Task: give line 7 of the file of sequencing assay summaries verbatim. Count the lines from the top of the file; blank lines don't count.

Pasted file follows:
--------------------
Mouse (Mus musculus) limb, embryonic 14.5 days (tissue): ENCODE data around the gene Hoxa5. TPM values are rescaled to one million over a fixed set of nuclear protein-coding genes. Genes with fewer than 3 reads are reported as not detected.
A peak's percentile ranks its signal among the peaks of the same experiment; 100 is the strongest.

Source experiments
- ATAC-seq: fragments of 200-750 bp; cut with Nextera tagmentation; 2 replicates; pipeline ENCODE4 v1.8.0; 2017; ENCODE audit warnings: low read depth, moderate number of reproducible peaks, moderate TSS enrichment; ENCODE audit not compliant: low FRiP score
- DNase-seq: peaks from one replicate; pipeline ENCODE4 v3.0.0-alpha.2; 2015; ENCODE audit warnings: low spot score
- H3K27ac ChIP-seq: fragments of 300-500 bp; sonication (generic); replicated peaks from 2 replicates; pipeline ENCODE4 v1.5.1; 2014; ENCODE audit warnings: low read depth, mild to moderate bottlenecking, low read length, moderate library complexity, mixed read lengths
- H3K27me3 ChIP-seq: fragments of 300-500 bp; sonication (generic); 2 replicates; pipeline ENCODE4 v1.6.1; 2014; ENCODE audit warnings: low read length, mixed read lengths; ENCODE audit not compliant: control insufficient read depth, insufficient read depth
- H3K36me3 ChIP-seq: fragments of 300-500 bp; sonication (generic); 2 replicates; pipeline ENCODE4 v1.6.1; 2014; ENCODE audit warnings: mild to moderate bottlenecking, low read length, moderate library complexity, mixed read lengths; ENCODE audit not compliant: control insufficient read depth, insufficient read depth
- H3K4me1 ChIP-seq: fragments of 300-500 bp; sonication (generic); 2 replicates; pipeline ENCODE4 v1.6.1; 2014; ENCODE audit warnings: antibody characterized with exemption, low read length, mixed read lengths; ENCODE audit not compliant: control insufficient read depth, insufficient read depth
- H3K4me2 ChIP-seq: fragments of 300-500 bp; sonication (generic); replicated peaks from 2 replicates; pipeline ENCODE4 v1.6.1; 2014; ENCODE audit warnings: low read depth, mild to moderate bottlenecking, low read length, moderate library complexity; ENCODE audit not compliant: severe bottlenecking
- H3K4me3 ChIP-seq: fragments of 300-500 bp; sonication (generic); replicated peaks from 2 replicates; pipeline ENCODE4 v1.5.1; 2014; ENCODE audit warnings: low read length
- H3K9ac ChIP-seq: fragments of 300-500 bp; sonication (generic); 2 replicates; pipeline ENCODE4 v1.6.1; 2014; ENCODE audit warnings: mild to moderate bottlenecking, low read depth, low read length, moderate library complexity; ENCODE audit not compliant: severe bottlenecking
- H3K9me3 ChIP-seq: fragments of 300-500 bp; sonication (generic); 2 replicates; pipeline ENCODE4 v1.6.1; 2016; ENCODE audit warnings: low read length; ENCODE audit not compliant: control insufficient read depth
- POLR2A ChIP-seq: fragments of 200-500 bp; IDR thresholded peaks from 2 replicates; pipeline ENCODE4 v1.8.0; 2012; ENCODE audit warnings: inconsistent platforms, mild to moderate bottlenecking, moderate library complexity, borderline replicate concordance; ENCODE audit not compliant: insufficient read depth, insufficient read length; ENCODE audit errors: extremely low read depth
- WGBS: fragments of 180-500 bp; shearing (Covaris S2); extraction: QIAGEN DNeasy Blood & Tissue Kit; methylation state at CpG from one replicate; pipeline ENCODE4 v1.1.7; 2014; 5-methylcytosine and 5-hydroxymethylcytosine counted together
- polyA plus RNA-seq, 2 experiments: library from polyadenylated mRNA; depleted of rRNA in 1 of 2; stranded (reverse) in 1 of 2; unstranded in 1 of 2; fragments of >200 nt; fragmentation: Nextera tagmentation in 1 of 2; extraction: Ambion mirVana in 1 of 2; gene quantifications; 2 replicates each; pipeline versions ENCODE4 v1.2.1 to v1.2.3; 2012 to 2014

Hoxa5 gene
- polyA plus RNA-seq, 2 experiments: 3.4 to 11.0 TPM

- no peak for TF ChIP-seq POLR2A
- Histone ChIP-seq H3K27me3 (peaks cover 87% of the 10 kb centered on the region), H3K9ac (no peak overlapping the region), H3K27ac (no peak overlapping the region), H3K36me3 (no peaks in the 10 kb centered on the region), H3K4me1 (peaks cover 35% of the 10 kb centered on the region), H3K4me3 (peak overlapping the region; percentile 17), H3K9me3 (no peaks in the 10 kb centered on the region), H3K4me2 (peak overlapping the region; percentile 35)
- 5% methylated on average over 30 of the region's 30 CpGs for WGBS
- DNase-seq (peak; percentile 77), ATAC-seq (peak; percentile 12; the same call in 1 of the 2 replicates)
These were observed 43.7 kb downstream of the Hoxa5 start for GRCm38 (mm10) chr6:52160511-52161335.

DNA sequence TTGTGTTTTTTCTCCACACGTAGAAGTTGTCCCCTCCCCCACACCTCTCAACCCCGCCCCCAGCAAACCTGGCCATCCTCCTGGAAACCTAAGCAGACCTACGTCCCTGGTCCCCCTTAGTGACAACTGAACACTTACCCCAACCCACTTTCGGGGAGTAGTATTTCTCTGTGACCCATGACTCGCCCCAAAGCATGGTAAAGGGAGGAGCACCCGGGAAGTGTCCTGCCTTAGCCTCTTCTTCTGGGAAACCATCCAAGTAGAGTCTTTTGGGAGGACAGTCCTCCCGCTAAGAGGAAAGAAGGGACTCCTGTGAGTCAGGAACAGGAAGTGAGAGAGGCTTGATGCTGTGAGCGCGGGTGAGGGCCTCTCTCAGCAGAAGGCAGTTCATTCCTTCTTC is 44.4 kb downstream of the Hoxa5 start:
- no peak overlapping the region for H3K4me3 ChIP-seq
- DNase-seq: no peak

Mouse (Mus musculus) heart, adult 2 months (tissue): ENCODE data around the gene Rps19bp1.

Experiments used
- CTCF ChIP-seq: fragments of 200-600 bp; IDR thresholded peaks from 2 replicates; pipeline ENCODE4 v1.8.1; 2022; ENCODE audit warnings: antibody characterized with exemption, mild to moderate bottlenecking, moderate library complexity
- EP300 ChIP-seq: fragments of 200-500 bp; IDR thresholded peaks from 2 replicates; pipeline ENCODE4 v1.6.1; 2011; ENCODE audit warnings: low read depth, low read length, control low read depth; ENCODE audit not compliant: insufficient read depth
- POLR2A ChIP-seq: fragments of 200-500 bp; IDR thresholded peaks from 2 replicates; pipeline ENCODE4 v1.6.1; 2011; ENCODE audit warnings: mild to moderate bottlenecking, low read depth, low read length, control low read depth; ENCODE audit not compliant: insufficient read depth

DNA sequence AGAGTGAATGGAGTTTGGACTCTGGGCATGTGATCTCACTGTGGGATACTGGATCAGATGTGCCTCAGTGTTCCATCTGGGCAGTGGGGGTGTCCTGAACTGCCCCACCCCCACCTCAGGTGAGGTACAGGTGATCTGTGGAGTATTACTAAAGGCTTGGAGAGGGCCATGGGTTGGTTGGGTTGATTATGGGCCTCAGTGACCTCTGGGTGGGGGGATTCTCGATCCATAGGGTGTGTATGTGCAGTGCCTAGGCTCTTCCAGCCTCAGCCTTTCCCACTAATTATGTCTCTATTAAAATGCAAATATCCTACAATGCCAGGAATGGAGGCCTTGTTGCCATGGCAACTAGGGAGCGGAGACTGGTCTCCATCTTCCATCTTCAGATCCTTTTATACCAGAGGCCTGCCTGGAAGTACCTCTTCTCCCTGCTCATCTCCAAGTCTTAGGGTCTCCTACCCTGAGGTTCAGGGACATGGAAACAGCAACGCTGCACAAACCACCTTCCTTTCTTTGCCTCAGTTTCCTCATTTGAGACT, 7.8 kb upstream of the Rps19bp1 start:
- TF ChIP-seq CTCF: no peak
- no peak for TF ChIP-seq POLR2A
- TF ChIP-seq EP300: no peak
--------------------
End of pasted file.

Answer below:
- H3K27me3 ChIP-seq: fragments of 300-500 bp; sonication (generic); 2 replicates; pipeline ENCODE4 v1.6.1; 2014; ENCODE audit warnings: low read length, mixed read lengths; ENCODE audit not compliant: control insufficient read depth, insufficient read depth